SERIES: Following Spouses on International Assignments, article 1 of 5

“Trailing Spouses” is often used to describe women and men who follow their spouses on international assignments. For some this is an ideal situation, for others it is a forced choice… In this new series of articles we explore the world of trailing spouses and invite our readers to connect with us by sharing their stories.

For Kelly, a dynamic, vibrant 34 years old marketing executive from New York City, leaving the Big Apple proved harder than she envisioned.

She said good-bye to family and friends and put on hold her professional ambitions to follow Peter. In NYC she had been the breadwinner while her newly wed husband was completing his MBA at Columbia University. When he was offered a great position in Geneva, Switzerland they decided to move to Europe. It felt like a fantastic opportunity, the irresistible great adventure of a lifetime. She still remembered the evening when they celebrated Peter’s new job.

Their hopes, their excitement and their enthusiasm were bubblier and more sparkling than the champagne they were toasting with. About two months later, once their furniture was placed and every box unpacked, a new reality settled in: Peter was off to work early and was in the office until very late or he was travelling; Kelly was home alone staring at the view of the Mont-Blanc from their little flat in a small French village.

She was trying very hard to convince herself that she was now enjoying the peace and the beauty of country life, but to no avail. Kelly and I met for coffee one morning in Geneva. With great excitement she was rehearsing every step, move and place she would be touring with her mother who was about to visit. This little planning project had brought her back to life, filling her with energy and hope! She had something to look forward to and you could see from the sparkle in her eyes how much that really meant to her. Her perfect two weeks plan glittered in contrast with the fuzzy, dull plan of her life as an expatriate spouse.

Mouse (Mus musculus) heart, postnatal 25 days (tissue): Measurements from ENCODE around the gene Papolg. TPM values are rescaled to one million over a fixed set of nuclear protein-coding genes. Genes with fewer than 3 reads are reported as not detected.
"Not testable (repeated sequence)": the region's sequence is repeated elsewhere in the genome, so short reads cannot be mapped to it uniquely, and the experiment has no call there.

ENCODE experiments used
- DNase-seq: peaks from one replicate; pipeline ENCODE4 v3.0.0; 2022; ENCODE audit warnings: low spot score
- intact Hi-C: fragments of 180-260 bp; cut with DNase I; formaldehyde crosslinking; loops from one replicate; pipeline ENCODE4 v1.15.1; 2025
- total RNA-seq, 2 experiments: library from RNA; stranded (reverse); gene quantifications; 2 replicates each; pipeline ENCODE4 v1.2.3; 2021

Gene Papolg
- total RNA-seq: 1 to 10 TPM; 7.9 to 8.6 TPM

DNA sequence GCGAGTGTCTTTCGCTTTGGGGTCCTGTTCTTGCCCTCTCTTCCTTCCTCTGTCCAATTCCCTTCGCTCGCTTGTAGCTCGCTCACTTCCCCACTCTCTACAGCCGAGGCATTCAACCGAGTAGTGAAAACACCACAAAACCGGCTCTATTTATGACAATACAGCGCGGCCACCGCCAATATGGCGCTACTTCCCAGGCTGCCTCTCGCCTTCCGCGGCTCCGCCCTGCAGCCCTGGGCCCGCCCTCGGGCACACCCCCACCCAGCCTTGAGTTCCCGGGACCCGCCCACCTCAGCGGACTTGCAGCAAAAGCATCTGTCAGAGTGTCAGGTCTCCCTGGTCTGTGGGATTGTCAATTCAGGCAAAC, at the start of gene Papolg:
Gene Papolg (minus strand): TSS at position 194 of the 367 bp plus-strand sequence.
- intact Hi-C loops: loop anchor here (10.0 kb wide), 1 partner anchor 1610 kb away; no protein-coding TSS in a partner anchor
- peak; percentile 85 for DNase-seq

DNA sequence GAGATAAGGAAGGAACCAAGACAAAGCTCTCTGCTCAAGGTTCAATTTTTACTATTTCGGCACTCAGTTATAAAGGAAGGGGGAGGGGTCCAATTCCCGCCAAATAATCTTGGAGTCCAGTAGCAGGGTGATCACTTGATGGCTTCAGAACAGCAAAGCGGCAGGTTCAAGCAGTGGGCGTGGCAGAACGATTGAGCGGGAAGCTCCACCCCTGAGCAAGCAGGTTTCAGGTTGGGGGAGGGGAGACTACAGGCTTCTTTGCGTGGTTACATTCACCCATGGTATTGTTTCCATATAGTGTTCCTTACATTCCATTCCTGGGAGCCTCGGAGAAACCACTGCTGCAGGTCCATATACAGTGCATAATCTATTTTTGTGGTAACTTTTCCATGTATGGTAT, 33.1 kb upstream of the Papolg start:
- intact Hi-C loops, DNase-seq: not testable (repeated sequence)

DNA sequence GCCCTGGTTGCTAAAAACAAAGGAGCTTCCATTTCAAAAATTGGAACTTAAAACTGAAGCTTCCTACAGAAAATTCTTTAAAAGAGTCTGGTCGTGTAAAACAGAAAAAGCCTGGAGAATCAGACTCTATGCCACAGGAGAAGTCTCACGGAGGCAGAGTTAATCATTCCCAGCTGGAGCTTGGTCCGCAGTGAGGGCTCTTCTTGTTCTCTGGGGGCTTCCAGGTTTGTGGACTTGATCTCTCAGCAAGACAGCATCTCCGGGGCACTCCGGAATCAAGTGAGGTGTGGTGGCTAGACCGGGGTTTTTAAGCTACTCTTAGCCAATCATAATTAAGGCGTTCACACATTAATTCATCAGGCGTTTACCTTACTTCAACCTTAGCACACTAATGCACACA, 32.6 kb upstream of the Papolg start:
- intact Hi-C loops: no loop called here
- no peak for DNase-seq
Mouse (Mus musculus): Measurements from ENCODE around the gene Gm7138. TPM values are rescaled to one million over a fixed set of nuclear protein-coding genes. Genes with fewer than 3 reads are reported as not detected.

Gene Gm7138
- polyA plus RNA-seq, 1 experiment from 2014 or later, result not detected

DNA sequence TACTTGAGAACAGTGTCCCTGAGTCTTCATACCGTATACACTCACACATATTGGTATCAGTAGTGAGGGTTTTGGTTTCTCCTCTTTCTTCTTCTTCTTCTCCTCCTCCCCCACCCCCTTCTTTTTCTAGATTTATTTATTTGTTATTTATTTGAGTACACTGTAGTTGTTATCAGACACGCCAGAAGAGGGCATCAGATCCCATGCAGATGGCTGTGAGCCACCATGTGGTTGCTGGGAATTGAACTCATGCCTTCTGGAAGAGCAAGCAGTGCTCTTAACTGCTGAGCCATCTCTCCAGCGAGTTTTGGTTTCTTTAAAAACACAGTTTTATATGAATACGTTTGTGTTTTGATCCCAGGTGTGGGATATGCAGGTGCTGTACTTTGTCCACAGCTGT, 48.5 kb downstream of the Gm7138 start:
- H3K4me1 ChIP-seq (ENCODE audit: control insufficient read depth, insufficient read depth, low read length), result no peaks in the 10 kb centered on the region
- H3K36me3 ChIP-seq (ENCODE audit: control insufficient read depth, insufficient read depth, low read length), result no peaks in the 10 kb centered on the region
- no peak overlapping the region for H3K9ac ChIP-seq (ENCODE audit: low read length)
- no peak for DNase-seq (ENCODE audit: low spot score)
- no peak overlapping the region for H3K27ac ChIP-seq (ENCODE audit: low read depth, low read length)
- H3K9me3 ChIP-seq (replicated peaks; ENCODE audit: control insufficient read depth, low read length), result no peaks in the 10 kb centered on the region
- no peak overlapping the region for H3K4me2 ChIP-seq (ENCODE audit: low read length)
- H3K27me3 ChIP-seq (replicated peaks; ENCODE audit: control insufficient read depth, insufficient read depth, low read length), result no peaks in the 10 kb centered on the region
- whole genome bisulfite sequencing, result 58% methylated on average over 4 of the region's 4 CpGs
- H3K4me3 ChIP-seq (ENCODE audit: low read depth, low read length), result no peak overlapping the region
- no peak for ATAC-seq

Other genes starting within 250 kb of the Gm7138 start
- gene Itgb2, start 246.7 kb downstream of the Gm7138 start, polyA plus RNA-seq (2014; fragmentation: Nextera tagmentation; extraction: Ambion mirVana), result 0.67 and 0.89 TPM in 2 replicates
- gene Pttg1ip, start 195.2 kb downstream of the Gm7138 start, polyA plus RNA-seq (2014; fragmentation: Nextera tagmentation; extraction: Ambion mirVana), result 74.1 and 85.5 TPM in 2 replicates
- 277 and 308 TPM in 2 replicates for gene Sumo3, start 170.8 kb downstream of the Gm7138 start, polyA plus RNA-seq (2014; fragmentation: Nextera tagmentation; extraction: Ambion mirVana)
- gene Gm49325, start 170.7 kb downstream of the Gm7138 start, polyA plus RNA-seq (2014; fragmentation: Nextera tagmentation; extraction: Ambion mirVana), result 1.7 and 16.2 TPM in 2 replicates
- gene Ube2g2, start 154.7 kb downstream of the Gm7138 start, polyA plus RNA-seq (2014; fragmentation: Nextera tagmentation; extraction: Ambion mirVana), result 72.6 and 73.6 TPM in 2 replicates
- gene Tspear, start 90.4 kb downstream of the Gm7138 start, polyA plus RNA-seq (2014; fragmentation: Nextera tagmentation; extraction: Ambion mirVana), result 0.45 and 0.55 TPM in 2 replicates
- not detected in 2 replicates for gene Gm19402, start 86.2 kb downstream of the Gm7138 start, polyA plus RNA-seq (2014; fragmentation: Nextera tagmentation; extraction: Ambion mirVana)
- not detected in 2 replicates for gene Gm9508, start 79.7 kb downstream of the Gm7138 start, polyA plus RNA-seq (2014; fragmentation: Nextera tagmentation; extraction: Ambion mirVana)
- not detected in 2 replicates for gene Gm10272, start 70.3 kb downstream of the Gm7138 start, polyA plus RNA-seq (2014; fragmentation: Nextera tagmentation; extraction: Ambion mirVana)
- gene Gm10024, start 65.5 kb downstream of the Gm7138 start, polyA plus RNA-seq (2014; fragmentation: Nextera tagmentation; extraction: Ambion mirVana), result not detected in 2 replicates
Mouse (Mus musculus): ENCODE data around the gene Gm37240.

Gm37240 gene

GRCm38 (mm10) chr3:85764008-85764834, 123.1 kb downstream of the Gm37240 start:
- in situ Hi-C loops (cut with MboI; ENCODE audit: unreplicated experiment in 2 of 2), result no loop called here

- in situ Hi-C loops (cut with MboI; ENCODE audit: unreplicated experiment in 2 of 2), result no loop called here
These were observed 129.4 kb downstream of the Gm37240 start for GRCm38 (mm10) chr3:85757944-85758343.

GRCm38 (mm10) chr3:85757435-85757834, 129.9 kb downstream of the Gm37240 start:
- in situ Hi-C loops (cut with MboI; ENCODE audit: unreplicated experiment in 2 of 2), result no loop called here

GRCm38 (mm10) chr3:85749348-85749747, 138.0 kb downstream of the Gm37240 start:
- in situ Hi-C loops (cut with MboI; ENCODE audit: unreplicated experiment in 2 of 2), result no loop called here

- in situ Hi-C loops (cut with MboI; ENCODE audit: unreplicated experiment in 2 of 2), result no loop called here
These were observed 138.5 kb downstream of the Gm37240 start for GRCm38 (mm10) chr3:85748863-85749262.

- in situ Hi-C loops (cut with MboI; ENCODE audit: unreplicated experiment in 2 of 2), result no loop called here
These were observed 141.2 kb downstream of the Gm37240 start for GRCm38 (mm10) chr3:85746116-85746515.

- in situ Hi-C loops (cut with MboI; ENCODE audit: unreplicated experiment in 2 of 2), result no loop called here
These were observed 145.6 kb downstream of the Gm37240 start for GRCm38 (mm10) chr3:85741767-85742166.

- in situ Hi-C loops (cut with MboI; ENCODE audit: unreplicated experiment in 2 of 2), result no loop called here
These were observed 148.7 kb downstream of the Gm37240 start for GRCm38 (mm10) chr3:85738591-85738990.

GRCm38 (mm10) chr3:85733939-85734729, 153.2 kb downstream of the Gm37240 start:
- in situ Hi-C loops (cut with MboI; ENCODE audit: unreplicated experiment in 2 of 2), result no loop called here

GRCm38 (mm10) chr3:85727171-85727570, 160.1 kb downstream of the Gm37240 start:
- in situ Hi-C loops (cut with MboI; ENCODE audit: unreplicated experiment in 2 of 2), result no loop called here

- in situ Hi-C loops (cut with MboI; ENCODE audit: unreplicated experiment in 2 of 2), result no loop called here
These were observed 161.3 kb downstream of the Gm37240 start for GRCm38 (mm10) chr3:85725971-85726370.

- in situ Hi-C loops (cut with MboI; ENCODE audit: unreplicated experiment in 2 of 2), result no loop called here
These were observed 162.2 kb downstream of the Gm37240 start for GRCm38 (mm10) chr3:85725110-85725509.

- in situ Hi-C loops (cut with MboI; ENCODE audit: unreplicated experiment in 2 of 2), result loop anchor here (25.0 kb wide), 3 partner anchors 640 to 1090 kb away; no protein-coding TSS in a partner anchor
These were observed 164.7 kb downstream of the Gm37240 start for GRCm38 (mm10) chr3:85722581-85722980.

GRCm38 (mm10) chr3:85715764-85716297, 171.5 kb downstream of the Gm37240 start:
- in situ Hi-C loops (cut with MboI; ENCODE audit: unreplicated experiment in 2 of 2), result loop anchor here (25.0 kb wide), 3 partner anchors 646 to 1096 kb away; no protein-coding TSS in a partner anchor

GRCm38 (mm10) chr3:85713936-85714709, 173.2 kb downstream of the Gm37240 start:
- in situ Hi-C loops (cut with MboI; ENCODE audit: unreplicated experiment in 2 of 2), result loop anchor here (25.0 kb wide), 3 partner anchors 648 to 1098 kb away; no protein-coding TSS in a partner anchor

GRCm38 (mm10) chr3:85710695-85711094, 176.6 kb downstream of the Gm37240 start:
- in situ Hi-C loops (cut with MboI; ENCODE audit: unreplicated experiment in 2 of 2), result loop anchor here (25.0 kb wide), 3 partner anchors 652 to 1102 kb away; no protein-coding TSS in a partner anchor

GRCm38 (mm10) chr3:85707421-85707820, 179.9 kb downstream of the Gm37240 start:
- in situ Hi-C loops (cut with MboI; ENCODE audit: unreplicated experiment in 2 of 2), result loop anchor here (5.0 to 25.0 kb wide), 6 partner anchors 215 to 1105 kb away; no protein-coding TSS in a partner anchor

She could not make her mind on what to do during her time in Europe and she was becoming more and more restless and disillusioned. To make matters worse she was starting to resent the fact that she was now financially dependent on her husband.

Kelly is not alone: many professional women and men follow their spouses on international assignments. They are the wives and husbands of diplomats, corporate executives, army officers, missionaries other bright and accomplished business people who put their own career ambitions on hold to allow their partners to advance in their own international career. For some this is an ideal situation because they love having time off and often they are young parents who take delight in being home with their children. For others it is a forced choice, a choice of courage and love to maintain their family integrity they later come to regret. In the weeks to come we will explore some of the issues pertaining the challenges of following a loved one on assignment and what can be done to turn a potentially traumatic experience in a positive and nourishing adventure.

Please share your experience with us by commenting below.


  1. But the same thing can happen in just moving in the same country, no?  I don’t think it’s just international assignments…

    1. You are right, Tanya! On international assignments the situation is generally magnified and made harder by factors such as not speaking the language, not having the right to be employed and being ill at ease with the local customs. This can happen cross country too, hopefully to a lesser degree.

  2. Ooo I’m excited to read the rest of your series! I love the personal account of moving to Geneva and it’s interesting to see a topic that I would never think about.

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